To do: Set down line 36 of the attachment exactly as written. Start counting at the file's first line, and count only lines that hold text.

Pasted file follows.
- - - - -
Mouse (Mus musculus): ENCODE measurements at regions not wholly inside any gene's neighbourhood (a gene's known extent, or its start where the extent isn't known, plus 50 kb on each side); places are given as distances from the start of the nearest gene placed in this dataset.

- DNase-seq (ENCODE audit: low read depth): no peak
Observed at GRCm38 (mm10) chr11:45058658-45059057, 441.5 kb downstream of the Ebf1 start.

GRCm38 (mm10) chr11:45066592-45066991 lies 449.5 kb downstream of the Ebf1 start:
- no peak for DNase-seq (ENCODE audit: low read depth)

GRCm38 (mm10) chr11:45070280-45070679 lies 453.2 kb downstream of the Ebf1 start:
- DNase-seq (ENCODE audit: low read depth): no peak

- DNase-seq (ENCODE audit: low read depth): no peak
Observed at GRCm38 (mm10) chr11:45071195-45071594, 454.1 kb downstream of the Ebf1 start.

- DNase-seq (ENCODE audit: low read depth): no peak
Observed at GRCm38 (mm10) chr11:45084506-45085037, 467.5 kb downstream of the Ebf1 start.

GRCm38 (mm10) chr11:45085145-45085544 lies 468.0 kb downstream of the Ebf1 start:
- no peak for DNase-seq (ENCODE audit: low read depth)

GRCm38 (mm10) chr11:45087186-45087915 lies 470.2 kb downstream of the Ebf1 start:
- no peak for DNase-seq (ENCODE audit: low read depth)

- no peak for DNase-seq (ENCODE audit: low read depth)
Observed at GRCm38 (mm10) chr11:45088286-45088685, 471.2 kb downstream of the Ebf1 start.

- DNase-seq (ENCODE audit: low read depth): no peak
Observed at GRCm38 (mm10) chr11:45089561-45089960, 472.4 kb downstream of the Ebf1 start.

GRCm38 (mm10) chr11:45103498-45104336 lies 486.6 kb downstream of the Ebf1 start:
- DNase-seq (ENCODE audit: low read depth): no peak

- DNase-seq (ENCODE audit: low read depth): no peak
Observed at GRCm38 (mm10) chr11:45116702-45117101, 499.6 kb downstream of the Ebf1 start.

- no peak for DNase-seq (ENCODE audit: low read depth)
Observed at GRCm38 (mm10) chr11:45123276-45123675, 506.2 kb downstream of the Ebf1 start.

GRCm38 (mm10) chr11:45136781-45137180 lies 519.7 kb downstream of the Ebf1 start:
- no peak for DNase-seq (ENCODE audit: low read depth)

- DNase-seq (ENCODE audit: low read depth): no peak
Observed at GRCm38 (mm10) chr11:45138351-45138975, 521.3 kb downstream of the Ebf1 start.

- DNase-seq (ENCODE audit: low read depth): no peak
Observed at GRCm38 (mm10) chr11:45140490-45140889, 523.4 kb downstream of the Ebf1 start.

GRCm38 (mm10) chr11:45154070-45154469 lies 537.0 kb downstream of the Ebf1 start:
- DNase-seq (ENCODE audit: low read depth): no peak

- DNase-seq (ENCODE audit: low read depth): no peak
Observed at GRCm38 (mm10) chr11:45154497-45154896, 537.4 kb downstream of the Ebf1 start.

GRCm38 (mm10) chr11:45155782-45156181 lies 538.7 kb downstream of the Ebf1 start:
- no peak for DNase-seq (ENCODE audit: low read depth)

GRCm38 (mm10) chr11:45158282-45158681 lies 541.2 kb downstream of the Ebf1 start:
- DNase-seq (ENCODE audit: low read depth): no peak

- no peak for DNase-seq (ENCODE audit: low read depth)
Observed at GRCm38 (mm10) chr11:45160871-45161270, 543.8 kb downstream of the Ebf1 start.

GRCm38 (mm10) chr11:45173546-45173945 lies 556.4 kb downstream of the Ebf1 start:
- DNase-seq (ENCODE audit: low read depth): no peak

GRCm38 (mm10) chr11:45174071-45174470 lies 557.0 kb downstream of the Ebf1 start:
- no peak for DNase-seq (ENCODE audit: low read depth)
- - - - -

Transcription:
GRCm38 (mm10) chr11:45155782-45156181 lies 538.7 kb downstream of the Ebf1 start: